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While a power-outage is unlikely to really effect your ability to drive in most cases, it never hurts to be prepared in the event of a long-term outage caused by a natural disaster— the same way you would keep nonperishable foods and candlesticks in your storage for example. While reserving your EV’s battery would be the best option, there are actually many different ways that you could remain on the road when the lights go out. Read more to learn about the steps you might want to consider as an EV owner for “just in case.”

Reserving your vehicle’s energy.

We understand that you may need to get certain places while the power is out and that you might be unsure about using the charge you have left in your vehicle. Conservation is important in a scenario such as a widespread power outage that may last for more than a day. Consider other modes of transportation if you are able, such as walking, riding a bicycle, catching a ride with someone who has access to fuel, or taking public transportation like the bus or a train. If these are things you are not able to do, fear not—there are other options to keep your EV on the road, even if the power goes out.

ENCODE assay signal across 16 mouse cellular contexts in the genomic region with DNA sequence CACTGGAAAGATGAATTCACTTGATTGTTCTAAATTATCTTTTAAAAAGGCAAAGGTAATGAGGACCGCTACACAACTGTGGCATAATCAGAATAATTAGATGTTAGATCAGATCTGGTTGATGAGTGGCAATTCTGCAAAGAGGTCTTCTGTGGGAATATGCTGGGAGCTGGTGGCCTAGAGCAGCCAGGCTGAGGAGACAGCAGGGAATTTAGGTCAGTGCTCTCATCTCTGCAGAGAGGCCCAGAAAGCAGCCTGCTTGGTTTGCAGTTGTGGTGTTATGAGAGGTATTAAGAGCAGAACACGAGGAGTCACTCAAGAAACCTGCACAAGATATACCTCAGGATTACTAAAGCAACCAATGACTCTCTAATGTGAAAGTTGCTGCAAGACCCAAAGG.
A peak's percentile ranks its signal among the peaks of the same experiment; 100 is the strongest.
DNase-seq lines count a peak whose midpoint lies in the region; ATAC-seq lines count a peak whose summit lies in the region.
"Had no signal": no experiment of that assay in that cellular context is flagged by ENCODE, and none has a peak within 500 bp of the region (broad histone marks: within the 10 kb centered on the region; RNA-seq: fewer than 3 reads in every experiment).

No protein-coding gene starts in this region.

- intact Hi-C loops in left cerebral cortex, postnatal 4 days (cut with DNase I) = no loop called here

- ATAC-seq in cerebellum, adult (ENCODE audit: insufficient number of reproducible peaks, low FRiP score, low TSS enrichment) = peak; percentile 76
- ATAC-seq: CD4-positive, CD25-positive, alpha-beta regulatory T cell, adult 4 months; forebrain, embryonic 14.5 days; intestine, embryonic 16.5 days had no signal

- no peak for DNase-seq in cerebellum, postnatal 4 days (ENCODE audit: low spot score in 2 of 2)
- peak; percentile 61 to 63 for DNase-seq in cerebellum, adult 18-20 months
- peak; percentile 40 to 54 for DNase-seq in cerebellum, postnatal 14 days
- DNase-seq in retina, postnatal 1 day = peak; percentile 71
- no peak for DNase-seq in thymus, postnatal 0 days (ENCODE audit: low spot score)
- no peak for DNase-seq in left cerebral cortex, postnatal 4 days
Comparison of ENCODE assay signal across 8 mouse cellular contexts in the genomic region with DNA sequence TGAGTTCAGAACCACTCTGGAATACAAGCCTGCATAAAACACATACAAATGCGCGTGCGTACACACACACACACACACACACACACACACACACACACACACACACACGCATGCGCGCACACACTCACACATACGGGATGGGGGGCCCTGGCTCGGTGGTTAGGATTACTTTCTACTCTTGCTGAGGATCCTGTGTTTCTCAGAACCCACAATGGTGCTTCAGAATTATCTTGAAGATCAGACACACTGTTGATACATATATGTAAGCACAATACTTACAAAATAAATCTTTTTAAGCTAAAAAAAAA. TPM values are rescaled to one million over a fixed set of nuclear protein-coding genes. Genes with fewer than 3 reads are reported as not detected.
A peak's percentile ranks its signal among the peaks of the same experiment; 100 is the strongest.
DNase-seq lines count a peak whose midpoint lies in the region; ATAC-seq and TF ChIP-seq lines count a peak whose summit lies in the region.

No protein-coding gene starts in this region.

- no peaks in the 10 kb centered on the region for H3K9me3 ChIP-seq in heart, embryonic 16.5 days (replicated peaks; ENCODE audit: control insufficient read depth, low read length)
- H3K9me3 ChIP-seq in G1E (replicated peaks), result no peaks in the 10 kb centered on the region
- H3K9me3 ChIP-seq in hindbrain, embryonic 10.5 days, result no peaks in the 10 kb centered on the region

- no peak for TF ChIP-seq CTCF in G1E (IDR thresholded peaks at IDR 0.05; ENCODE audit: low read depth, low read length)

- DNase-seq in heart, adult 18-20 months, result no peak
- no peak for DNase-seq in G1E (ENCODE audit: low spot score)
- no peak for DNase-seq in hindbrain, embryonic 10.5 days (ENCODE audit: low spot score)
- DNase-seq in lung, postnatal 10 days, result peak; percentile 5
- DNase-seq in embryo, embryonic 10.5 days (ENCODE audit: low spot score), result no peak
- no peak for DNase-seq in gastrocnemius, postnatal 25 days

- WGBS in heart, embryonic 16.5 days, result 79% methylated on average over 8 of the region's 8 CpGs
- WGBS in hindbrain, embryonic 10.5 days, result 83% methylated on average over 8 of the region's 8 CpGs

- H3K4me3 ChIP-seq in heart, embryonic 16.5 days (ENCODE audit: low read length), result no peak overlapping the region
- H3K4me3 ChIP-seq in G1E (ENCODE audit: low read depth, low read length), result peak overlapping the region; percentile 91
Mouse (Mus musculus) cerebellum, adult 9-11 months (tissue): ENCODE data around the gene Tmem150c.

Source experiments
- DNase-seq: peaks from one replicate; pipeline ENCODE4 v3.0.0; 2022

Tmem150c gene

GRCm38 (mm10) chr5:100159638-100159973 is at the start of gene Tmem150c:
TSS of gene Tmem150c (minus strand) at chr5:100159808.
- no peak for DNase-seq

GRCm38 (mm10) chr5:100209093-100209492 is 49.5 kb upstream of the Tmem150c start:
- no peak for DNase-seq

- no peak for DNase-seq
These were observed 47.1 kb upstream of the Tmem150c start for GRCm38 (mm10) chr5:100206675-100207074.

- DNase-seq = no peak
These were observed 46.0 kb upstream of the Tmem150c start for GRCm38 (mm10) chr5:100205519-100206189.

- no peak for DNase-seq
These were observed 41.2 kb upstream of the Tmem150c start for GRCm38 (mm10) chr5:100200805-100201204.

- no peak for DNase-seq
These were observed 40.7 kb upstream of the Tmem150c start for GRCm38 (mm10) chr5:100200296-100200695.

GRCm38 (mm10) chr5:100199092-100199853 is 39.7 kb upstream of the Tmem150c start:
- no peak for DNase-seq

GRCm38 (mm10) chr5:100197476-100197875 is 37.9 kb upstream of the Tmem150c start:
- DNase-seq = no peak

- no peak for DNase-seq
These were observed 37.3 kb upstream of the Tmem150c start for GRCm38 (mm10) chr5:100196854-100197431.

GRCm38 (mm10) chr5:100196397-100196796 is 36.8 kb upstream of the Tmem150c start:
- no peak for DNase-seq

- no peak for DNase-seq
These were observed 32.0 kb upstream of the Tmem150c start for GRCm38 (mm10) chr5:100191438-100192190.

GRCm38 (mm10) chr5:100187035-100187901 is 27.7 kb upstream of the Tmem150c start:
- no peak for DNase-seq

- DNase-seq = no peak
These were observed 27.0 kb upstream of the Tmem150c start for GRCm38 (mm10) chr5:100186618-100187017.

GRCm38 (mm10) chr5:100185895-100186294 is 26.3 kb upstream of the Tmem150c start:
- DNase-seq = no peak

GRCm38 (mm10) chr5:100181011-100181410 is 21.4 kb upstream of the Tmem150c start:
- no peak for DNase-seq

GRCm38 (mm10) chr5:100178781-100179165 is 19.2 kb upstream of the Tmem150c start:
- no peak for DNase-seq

Drive to a neighboring county

Assuming your vehicle has some charge at least, you may consider taking your vehicle outside of the affected power outage area. It is unlikely that an entire state would see a power outage (then your EV will be the last of your problems), so consider driving to the city or county over where there is still power in order to charge your vehicle. This may not be as convenient as you are likely used to with many available options nearby, but if you are in a pinch this will work out great.

Some L3 commercial chargers will be unaffected

Use a L3 charger location app to see what chargers are still running in your area—little do some EV drivers know, but many DC Fast charging stations actually run off of stored solar power and can continue to serve customers ever during a power outage. Additionally, get to know where your Microgrids are located. Microgrids are small grids with stand-alone potential, which allows them to provide electricity during regional power outages. Critical services like hospitals and military bases will generally rely on microgrids, but you might be able to find a microgrid in your very own community or neighborhood. You can find out where the nearest one is to you by searching with your location here: https://clean-coalition.org/community-microgrids/

Any working outlet will do—consider a power generator

It might not be a bad idea to have an extra portable power generator on hand just for your EV, so that you can rest assure that you will be able to maintain a charge even if there is no power. Think about how some people might have an extra container of petrol in the garage for just in case— It only makes sense to have some kind of backup on hand for just the occasion you might need it.

We hope that this article was able to help ease any anxiety you might have about not being able to charge your vehicle in the event of a power outage. While such an occurrence is unlikely to happen, it is always good to be ready. With that said, you now have the tools and understanding of how to prepare yourself just in case.